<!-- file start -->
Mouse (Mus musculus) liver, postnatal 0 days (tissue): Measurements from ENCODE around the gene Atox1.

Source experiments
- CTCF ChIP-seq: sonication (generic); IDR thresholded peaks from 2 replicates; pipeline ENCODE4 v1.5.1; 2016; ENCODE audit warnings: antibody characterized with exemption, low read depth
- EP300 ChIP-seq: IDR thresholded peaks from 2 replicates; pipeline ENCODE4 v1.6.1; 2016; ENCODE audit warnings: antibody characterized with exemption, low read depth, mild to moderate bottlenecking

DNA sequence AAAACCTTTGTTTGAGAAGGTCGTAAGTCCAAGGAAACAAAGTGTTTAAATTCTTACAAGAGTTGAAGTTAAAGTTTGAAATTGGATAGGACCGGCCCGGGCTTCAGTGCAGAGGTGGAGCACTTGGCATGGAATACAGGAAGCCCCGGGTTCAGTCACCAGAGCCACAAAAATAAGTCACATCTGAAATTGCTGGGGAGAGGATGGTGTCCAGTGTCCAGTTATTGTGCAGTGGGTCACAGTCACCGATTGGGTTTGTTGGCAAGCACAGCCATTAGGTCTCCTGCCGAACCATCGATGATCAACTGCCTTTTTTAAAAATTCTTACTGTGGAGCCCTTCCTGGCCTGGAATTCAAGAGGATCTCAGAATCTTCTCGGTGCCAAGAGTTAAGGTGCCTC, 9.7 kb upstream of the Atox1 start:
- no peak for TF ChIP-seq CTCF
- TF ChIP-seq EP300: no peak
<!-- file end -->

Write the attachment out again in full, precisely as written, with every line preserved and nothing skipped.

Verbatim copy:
Mouse (Mus musculus) liver, postnatal 0 days (tissue): Measurements from ENCODE around the gene Atox1.

Source experiments
- CTCF ChIP-seq: sonication (generic); IDR thresholded peaks from 2 replicates; pipeline ENCODE4 v1.5.1; 2016; ENCODE audit warnings: antibody characterized with exemption, low read depth
- EP300 ChIP-seq: IDR thresholded peaks from 2 replicates; pipeline ENCODE4 v1.6.1; 2016; ENCODE audit warnings: antibody characterized with exemption, low read depth, mild to moderate bottlenecking

DNA sequence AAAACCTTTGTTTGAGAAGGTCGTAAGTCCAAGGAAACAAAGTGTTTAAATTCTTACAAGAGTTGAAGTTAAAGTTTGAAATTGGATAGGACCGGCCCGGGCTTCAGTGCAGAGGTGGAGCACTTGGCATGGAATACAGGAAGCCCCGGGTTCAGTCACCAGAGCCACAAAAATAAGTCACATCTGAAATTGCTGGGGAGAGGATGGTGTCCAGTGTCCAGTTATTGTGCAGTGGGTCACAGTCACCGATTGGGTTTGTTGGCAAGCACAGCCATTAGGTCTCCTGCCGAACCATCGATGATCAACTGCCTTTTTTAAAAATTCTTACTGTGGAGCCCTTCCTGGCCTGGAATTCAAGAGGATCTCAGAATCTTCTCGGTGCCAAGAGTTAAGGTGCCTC, 9.7 kb upstream of the Atox1 start:
- no peak for TF ChIP-seq CTCF
- TF ChIP-seq EP300: no peak